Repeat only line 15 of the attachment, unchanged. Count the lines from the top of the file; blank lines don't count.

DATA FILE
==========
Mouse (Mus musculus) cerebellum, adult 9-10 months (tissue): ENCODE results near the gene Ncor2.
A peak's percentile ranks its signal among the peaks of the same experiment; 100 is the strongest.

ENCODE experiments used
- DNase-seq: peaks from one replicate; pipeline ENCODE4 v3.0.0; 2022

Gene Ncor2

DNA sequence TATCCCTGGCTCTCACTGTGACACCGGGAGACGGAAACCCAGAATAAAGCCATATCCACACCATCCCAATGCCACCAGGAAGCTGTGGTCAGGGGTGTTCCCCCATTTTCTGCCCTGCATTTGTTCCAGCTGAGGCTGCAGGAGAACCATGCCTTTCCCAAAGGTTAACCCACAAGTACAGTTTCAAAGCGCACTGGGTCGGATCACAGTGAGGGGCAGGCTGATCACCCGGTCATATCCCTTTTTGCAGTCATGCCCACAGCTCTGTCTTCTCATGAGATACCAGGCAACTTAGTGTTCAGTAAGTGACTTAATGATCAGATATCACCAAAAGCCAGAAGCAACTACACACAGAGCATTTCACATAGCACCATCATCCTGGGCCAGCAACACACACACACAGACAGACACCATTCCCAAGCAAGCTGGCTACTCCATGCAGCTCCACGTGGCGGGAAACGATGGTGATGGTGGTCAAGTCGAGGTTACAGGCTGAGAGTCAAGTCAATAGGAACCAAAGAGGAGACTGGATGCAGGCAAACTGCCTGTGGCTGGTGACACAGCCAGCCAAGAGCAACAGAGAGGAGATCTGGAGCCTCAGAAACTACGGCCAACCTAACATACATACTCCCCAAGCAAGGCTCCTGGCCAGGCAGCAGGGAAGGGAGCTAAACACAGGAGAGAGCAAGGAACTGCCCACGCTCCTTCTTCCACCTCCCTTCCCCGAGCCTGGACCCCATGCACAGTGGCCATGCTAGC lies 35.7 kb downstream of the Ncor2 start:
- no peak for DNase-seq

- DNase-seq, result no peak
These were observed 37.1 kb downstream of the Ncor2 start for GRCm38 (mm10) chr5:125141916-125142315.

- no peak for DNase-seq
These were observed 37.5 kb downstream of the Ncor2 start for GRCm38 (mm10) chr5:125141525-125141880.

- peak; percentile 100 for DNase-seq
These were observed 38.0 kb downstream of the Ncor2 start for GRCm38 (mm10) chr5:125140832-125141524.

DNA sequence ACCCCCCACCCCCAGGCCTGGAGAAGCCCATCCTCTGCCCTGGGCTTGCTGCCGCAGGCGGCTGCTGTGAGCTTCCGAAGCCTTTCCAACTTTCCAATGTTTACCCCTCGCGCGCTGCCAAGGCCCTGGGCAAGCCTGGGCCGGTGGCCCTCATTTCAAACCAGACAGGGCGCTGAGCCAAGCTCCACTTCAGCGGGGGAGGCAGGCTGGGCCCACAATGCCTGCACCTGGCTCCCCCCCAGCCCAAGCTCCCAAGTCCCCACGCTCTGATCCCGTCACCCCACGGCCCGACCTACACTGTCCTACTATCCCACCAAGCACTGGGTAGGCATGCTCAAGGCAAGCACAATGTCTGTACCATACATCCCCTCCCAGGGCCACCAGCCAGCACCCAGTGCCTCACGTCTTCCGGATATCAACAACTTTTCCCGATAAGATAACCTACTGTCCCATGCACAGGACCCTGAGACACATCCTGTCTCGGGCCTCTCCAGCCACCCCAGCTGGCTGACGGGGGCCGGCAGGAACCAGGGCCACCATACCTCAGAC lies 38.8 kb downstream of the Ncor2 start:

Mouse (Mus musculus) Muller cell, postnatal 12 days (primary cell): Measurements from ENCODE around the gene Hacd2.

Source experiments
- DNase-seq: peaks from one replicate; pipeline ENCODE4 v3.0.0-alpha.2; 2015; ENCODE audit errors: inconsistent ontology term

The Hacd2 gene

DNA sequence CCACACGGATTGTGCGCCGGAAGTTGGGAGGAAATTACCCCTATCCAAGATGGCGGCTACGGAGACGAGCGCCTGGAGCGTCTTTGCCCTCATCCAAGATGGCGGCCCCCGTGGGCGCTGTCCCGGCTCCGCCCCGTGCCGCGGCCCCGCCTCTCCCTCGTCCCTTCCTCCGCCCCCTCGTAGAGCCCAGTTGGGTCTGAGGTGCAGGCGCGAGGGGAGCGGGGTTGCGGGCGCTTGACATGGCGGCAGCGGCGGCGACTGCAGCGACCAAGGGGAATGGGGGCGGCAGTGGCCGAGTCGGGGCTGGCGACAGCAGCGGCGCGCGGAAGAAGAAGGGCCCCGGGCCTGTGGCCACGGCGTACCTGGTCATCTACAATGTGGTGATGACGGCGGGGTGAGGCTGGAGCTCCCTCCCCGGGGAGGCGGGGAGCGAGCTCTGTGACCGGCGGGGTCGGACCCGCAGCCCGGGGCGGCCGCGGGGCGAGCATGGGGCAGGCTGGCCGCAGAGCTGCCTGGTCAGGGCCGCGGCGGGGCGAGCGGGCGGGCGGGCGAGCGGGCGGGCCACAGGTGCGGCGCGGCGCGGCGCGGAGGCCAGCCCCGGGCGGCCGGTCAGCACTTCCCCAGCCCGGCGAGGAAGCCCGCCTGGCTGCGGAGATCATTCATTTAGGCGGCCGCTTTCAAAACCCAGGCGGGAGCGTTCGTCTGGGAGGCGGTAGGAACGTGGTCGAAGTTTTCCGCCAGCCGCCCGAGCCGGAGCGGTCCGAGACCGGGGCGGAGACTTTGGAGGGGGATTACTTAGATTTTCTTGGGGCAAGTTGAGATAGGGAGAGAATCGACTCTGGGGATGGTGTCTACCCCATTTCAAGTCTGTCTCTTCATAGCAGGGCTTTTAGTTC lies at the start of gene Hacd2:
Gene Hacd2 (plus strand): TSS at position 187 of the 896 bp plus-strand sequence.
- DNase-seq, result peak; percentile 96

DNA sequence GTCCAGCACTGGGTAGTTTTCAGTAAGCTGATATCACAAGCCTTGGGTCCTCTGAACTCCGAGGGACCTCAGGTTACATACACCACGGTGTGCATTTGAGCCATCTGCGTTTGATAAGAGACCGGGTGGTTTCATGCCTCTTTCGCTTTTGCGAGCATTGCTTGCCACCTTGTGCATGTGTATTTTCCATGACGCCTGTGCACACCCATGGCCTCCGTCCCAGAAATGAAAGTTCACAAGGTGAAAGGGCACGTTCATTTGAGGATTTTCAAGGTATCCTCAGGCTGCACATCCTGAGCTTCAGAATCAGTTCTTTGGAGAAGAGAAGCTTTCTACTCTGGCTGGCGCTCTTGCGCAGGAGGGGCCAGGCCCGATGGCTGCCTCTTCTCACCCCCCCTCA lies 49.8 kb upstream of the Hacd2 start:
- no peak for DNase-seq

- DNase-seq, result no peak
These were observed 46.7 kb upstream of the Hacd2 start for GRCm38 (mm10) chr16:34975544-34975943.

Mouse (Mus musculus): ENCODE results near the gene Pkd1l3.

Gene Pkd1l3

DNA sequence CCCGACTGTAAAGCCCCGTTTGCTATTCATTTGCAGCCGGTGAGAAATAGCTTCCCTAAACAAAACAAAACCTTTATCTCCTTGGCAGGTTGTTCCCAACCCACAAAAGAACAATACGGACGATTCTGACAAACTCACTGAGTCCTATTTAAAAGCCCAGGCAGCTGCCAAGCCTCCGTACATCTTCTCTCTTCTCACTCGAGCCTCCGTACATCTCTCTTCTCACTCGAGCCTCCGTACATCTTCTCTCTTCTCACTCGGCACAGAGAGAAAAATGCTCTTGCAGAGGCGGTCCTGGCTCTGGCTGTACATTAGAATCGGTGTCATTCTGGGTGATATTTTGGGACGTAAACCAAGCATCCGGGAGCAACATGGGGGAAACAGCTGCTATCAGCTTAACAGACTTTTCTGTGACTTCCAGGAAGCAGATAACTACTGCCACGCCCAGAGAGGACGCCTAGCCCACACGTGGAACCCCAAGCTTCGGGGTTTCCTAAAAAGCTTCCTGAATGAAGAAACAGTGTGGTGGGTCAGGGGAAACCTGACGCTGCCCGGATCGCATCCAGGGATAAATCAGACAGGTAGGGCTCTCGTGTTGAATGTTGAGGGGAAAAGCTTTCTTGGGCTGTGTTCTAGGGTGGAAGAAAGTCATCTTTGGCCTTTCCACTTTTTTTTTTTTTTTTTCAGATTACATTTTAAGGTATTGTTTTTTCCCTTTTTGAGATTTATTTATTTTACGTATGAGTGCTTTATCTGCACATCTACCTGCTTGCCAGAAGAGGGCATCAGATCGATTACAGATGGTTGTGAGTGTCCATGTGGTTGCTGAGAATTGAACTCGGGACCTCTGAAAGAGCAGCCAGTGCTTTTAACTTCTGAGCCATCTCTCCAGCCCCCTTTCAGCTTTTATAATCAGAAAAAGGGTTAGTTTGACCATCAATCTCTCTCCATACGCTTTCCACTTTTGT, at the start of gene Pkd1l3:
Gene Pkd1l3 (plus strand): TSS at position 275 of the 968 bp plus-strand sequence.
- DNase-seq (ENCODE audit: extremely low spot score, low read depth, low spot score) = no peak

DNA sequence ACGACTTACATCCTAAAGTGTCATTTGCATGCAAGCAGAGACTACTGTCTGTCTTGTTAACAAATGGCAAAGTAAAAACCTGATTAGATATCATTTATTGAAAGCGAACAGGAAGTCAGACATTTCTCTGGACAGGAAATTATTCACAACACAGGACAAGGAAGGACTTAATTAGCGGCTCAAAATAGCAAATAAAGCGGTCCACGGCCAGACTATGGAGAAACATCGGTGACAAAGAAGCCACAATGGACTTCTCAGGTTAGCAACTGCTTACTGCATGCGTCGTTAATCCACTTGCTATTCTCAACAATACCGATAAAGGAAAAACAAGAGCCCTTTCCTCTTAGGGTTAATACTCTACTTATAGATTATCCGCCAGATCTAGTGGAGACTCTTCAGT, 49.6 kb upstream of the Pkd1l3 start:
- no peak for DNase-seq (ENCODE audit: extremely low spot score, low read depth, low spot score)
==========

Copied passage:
Mouse (Mus musculus) Muller cell, postnatal 12 days (primary cell): Measurements from ENCODE around the gene Hacd2.